Synthetic molecule uses salt to trigger self-destruction of cancer cells


August 13, 2014

A team of international researchers has developed a new synthetic molecule that triggers self-destruction of cancer cells using salt (Photo: Shutterstock)

A team of international researchers has developed a new synthetic molecule that triggers self-destruction of cancer cells using salt (Photo: Shutterstock)

A team of international researchers has developed a molecule capable of triggering cancer cell death by carrying chloride into cancer cell membranes. The molecule flushes the cells with salt and causes them to self-destruct, potentially paving the way for new types of anti-cancer drugs.

The international effort involves researchers from the UK, Texas and South Korea who have collaborated to develop a synthetic ion transporter with a chloride payload. Once it reaches the cancer cells, the chloride interacts with the sodium in the cell membranes and leads to its demise.

"This work shows how chloride transporters can work with sodium channels in cell membranes to cause an influx of salt into a cell," says the University of Southampton's Professor Phillip Gale, one of the study's co-authors. "We found we can trigger cell death with salt.”

The survival of cells in the human body is reliant on the regulation of ions inside their membranes. Upsetting the balance causes them to self-destruct through what is known as apoptosis, a mechanism the body uses to dispose of dangerous or damaged cells.

We have seen apoptosis form the basis of a number of cancer research efforts. The most recent being a cloaked DNA nanodevice that evades the body's immune system to hone in on leukemia and lymphoma cells to activate the suicide switch. The chloride-carrying molecule is the first to demonstrate the effects of salt on cancer cells, however, with the researchers also claiming it could bring benefits to sufferers of cystic fibrosis.

The molecule works by binding to the chloride ions in the cell's membranes. It then draws on the membrane's sodium channels, creating a blanket surrounding the ion and causing it to dissolve. The researchers first found this to be effective in a model with an artificial membrane, a team from South Korea's Yonsei University then tested its efficacy in cultured human cancer cells. An important finding was that the cell's ion balance was disrupted prior to the death of the cell, rather than resulting from the apoptotic process, indicating it was indeed the chloride payload causing its death.

"We have thus closed the loop and shown that this mechanism of chloride influx into the cell by a synthetic transporter does indeed trigger apoptosis," said Professor Jonathan Sessler from the University of Texas and one of the study's co-authors. "This is exciting because it points the way towards a new approach to anticancer drug development."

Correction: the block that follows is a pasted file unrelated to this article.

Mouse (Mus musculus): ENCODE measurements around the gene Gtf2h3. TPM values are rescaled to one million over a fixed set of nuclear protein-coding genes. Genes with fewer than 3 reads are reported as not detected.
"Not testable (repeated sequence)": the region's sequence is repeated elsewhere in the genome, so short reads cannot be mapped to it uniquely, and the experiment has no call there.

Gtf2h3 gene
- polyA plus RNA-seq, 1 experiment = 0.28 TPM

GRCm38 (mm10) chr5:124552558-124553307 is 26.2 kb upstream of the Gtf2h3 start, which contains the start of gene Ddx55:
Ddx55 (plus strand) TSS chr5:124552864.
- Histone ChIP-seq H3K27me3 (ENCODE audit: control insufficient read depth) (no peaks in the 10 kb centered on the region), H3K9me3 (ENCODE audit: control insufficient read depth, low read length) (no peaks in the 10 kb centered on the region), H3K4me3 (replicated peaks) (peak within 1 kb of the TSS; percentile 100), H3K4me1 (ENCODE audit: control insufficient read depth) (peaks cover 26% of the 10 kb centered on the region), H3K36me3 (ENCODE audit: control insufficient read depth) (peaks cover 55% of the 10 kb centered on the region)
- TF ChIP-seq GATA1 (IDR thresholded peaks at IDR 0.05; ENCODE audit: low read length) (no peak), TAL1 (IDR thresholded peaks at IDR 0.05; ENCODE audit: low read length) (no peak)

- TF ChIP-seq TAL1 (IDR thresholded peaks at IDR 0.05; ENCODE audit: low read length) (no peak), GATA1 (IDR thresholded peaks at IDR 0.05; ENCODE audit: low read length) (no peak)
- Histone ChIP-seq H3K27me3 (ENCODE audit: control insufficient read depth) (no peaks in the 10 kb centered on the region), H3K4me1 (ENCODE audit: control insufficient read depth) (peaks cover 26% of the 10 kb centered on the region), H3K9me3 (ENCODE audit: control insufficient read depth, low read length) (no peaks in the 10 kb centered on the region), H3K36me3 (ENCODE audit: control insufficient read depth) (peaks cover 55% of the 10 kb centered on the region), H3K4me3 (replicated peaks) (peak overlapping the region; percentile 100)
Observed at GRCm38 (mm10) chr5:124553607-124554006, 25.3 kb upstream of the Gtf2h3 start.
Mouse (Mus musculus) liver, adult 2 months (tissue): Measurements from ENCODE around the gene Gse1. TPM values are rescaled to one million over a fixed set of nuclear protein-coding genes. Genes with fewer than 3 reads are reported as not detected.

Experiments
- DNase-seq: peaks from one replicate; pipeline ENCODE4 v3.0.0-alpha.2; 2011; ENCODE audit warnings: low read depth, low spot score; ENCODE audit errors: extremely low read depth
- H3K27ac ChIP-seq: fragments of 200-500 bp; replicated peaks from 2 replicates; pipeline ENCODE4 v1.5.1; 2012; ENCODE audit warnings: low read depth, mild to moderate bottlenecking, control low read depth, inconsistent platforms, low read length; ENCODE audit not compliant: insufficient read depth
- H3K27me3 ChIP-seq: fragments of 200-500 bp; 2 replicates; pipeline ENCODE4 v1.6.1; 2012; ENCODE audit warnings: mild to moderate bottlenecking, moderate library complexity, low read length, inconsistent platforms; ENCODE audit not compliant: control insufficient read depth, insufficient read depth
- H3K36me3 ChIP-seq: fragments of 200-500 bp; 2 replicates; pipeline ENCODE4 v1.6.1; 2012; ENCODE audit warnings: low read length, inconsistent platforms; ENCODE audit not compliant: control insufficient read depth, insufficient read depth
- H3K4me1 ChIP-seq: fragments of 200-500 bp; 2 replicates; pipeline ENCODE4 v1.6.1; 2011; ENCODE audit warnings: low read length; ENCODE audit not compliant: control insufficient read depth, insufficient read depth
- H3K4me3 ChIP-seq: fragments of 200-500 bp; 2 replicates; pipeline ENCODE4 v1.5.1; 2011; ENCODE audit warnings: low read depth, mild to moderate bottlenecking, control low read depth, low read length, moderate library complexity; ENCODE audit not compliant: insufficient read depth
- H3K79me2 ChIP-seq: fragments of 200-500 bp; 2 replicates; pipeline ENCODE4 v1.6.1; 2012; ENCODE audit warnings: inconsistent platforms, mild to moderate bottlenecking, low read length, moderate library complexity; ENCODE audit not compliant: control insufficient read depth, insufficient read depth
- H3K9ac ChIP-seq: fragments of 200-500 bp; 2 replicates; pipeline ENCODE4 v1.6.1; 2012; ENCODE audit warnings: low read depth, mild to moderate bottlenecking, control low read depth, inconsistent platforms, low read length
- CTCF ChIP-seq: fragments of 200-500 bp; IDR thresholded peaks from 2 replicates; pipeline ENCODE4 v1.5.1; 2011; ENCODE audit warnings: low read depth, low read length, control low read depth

One complication the researchers will have to overcome for its molecule to be used in cancer treatments is limiting it to cancerous cells. As it stands, the molecule triggers the death of both cancerous and healthy cells so the team will need to modify the synthetic transporter to bind only to the more cancerous ones.

The team's research was published in the journal Nature Chemistry.

Source: University of Southampton

About the Author
Nick Lavars Nick was born outside of Melbourne, Australia, with a general curiosity that has drawn him to some distant (and very cold) places. Somewhere between enduring a winter in the Canadian Rockies and trekking through Chilean Patagonia, he graduated from university and pursued a career in journalism. Having worked for publications such as The Santiago Times and The Conversation, he now writes for Gizmag from Melbourne, excited by tech and all forms of innovation, the city's bizarre weather and curried egg sandwiches. All articles by Nick Lavars

Nice idea - but the simple phrase 'the molecule triggers the death of both cancerous and healthy cells '

Unfortunately it leaves the hard part to be done, targeting the specific cancer cells. So as it stands no better than any of the other magic bullet possibilities - Although would be a winner if there was something different in the synthetic ion transporter mechanism of the cancer cell. Perhaps the rapid growth might make the cancer cells more vulnerable or a local calculated dose of the agent into the tumour might act locally and be used up by the time it reaches healthy tissue?

Not a break through but another step!

Brian M

So right now, this will be (once developed) a superior method than chemotherapy. Even though it destroys surrounding cells, the deterioration on the body is still less than what would be done with chemo. And the cost should be multiples less expensive than chemo.

This is a game changer.

Chris Culpepper

@Chris Culpepper "And the cost should be multiples less expensive than chemo."

You hope ! Soon as some definite work is done the chemo drug manufacturers will kill it by paying off their congressmen / senators to force them to prevail upon FDA to ban it. Unless of course they re allowed to patent it themselves. And should the cure be permanent they will charge a whole lot more.


modify it so as to resemble the cancer food, the it will easily be absorbed by these cells.


Yes, this is no magic bullet, but it has to be a hell of a lot better than chemo. There are a lot of Cancer patients that are suffering under the harsh effects of chemo, and if this has half of the side effects of Chemo; then it is worth it weight in gold.

How well would this work in dealing with Tuberculosis? I read some time ago that the early meds were chlorine based, because it was destroyed the tuberculin?.

Kristianna Thomas
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